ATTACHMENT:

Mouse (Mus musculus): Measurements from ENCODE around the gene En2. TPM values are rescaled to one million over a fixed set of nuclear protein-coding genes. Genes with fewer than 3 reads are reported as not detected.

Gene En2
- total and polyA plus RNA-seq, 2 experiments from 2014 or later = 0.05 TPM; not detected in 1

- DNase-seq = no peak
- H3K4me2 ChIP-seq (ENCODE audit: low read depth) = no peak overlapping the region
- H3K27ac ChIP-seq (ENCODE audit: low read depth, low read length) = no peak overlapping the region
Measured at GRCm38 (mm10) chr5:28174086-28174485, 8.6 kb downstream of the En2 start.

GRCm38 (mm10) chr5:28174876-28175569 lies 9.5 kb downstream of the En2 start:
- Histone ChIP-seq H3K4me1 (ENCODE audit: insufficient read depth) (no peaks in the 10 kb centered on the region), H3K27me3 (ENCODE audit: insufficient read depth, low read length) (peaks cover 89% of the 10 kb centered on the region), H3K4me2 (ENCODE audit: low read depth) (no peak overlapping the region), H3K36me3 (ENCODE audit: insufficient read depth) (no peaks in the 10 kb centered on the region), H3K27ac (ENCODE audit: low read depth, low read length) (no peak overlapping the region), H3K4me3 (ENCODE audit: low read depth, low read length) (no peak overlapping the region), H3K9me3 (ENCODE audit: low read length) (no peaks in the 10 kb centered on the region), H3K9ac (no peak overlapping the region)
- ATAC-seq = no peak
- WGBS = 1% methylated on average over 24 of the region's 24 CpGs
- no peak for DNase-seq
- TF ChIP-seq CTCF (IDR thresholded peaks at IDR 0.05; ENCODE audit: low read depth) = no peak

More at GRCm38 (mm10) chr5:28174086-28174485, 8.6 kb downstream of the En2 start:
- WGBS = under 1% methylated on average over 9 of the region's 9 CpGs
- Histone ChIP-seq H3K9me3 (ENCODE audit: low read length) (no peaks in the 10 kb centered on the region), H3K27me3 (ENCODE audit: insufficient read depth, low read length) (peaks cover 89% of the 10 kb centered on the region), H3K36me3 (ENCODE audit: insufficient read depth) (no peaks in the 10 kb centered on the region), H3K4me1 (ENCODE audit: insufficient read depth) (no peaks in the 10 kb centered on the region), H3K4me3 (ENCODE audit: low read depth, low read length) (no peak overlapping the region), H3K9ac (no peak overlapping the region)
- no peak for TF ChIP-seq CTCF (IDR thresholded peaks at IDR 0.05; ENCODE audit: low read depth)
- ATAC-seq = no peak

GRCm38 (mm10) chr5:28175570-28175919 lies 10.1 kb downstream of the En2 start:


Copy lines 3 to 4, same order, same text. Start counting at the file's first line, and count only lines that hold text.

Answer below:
- total and polyA plus RNA-seq, 2 experiments from 2014 or later = 0.05 TPM; not detected in 1

- DNase-seq = no peak